About Hampshire’s Email Quota

Your email quota is 2.5 GB (gigabytes) of storage. Included in this is everything in your Inbox, any mail folders you have, email trash and mail you’ve sent. If you receive attachments with email those also count towards your quota.

Where to Check How Much of the Quota You’ve Used

If you’re in Webmail, the percentage of quota you’ve used will show up at the bottom of the panel on the left when you’re looking at a list of messages (it disappears when you read a specific message). If you’re in Thunderbird it will show up on the bottom right if you get up to 80% usage. You can also go to https://password.hampshire.edu to see your quota displayed graphically.

In addition to you keeping your eye on your quota, our system monitors quotas as well. As you approach the quota limit you will start receiving warning messages from Hampshire IT.

What Happens when You’re Over Quota

If you do reach quota you will no longer receive new emails until you bring it down under 100%. Note that messages that would put you over quota will never be delivered to your mailbox, so if you’re close to quota and are sent a large message and a small message, the large message could be refused but the small message might be able to be delivered.

While you are over quota, messages that are sent to you will not be able to get into your inbox, but they’ll keep trying at increasing intervals. Once you bring your storage enough under quota you will receive the messages that have been waiting to be delivered; note that this might take some time because it depends on the delivery attempt interval. If you wait too long to bring your usage down–more than a week, perhaps–the sender will give up and the mail will fail to deliver.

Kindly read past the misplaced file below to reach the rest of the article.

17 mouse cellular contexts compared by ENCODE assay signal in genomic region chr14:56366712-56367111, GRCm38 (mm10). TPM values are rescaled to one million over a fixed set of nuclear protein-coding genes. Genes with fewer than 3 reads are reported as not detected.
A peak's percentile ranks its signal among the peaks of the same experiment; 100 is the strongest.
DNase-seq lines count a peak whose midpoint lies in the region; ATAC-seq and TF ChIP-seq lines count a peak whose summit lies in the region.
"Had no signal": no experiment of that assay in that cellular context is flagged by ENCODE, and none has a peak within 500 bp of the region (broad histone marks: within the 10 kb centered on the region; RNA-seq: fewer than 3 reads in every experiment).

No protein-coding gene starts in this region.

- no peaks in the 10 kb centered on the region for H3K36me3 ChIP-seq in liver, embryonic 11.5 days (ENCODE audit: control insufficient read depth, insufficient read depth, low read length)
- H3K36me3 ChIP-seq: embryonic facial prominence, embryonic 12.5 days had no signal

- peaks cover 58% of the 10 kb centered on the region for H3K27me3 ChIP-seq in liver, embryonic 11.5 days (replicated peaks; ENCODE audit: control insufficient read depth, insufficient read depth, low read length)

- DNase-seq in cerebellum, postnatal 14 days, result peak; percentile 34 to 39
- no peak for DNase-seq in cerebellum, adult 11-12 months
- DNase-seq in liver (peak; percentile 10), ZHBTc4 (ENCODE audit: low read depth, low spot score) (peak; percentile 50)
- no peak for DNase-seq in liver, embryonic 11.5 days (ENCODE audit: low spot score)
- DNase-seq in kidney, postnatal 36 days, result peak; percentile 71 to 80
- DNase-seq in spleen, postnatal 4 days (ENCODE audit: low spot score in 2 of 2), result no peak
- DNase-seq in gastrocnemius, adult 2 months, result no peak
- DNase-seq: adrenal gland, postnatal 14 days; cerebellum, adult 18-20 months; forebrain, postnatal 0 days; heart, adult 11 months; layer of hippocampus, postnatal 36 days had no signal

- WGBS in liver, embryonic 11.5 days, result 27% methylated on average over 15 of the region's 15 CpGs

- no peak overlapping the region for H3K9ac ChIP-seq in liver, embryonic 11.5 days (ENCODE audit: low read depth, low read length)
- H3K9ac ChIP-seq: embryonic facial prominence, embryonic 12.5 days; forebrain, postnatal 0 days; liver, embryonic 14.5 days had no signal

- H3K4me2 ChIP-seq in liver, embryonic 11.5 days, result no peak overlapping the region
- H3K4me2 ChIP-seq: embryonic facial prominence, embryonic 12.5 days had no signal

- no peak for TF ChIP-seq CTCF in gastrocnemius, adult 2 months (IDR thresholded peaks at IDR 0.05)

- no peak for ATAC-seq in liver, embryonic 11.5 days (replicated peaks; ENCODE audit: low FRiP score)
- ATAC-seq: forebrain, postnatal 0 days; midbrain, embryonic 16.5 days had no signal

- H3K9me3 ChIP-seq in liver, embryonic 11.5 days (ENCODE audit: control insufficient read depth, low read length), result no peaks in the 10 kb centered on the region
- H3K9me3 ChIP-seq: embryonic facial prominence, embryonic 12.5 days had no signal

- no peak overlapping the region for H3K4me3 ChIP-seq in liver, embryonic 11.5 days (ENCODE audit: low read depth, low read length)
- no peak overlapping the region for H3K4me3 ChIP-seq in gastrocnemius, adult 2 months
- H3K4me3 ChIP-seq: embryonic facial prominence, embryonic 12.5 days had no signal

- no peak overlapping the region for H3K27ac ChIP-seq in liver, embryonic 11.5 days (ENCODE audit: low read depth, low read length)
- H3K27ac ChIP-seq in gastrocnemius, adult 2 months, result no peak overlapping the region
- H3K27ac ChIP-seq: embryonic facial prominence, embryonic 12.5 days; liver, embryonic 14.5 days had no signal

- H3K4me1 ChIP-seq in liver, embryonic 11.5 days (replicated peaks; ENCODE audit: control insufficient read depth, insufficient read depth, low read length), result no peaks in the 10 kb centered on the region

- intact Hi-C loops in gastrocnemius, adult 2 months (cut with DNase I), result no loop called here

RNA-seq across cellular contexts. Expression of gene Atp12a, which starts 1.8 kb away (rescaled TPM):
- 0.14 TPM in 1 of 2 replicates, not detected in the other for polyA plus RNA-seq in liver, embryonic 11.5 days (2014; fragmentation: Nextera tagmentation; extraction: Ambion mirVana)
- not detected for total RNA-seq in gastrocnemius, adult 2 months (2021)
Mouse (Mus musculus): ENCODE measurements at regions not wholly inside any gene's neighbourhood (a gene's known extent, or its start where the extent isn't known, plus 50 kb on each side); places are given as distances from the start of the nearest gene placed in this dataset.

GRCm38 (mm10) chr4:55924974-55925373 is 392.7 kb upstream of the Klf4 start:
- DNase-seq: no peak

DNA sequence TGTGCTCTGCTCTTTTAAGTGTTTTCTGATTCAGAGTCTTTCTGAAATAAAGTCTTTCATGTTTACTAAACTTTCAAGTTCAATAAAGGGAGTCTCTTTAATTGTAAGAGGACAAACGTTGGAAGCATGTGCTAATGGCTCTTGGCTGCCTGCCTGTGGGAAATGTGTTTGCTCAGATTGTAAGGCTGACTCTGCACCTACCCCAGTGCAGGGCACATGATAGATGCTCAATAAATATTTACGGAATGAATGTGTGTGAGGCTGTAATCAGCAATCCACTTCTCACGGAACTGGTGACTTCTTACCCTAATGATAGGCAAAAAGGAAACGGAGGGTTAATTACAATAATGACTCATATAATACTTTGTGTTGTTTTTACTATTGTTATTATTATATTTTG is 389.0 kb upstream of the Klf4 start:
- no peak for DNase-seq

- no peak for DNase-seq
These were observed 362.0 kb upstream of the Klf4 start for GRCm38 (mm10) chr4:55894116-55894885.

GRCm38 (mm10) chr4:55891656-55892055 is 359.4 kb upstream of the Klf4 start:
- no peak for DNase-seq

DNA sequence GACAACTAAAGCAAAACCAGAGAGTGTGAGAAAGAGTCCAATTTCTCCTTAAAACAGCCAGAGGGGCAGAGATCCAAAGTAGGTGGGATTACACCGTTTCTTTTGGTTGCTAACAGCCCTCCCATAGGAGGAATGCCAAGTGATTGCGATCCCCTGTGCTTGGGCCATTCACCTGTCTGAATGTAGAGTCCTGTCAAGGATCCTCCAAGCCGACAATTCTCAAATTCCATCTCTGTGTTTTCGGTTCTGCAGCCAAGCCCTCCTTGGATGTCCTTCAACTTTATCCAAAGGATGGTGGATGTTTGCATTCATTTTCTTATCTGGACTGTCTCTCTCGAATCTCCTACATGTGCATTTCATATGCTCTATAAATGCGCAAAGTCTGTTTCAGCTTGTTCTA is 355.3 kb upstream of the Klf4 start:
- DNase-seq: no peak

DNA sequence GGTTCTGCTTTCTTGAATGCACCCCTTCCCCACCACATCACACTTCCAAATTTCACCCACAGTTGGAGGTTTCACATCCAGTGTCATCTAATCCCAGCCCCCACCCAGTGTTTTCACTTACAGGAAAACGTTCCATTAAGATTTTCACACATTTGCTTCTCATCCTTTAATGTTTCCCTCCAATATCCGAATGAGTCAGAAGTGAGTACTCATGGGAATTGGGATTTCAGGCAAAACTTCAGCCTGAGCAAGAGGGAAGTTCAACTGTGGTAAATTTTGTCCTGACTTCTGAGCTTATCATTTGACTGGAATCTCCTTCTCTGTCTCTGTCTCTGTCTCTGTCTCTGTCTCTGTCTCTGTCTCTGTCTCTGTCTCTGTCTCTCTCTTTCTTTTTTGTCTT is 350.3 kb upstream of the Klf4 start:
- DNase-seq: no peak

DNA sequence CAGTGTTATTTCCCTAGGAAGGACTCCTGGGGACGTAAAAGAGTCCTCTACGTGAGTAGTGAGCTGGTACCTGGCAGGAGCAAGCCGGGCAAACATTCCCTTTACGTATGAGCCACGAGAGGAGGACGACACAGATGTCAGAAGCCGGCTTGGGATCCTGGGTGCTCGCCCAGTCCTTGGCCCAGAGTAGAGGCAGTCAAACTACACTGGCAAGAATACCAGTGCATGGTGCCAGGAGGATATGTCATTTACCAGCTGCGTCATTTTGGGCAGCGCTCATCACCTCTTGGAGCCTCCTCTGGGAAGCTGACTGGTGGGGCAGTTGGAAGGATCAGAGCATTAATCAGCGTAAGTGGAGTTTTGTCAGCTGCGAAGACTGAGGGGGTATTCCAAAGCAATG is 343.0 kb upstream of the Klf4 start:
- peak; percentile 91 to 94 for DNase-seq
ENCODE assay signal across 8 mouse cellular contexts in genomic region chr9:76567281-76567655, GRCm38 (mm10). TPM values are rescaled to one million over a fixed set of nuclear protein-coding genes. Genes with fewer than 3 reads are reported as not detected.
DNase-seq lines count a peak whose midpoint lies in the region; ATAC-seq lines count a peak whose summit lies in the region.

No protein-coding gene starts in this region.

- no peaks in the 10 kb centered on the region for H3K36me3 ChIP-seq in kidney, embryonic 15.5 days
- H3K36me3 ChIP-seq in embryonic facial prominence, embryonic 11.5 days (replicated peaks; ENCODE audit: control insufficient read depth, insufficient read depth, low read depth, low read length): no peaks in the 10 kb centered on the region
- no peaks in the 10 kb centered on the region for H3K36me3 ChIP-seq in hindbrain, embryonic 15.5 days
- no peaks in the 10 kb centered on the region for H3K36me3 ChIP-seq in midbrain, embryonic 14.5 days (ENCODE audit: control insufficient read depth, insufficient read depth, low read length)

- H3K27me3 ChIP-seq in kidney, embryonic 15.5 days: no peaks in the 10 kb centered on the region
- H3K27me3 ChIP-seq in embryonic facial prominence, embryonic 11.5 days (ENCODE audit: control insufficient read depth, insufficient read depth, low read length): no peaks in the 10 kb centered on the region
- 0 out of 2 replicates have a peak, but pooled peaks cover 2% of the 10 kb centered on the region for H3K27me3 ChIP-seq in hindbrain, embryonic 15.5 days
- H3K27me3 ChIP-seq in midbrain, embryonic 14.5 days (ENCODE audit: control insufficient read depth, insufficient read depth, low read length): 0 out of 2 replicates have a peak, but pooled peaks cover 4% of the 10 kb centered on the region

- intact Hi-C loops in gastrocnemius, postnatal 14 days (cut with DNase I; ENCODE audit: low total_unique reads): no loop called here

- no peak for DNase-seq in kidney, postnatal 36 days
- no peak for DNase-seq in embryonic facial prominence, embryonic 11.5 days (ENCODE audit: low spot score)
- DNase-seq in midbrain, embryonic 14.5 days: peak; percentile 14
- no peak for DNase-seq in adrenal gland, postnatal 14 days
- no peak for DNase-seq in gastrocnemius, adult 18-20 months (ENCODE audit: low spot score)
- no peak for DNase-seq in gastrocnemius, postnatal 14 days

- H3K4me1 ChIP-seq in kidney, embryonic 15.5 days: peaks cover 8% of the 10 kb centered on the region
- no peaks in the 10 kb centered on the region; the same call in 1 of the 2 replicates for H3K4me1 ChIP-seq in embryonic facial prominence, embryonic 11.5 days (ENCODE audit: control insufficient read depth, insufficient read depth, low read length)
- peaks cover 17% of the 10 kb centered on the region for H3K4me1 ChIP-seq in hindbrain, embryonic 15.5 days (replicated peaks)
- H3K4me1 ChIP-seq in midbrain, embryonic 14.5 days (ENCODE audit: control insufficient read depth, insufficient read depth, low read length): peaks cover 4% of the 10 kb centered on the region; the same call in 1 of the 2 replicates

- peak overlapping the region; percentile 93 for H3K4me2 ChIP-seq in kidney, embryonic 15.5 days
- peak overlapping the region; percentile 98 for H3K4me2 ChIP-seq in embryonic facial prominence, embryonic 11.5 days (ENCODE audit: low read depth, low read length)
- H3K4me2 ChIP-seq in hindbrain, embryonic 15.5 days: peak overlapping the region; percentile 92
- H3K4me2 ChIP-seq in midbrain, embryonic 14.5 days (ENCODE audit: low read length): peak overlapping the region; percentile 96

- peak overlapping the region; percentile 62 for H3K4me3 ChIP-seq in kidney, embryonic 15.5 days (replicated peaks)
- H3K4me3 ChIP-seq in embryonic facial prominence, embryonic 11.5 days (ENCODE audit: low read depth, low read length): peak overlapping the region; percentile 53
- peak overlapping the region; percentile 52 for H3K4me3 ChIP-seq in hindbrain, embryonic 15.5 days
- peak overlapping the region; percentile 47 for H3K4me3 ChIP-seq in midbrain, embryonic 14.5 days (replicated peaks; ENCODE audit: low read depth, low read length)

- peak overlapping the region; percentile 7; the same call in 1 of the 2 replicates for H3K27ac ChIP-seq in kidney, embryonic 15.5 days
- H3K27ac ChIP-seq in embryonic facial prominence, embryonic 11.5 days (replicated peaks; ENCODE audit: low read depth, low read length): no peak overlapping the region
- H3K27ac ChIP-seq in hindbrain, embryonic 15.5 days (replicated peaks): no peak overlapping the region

One side-effect of being at quota level is that you may not be able to store copies of messages that you send. Normally when you send a message a copy is stored in the Sent folder. If you send a message while you’re at quota, you get an error that the message couldn’t be saved in the Sent folder; the message has been sent but you won’ t have a copy of it.

Quick Strategies for Getting Under Quota

Try them all or pick & choose what works for you.

  • Empty your email trash. Right-click (or Control-click on a Mac) on your email trash can and select “Empty” or “Empty Trash.”
  • In Webmail, view more messages at once. Deleting messages is easier if you can see a large list at once. Go to the Settings panel and in Preferences/Mailbox View change the “Rows per page” to the maximum of 200. Make sure to click “Save” to keep the changes.
  • Delete a bunch of messages at once. To delete a group of messages at once, click the first message to delete and then Shift-click (hold down the shift key while clicking) the last message to delete. Then use the “Delete” key on your keyboard to send them in your trash. Now empty your trash to really delete them.
  • Delete messages from your sent mail folder. Email messages that you send are automatically saved in a folder called “Sent.” Select that folder and delete any sent messages you can live without.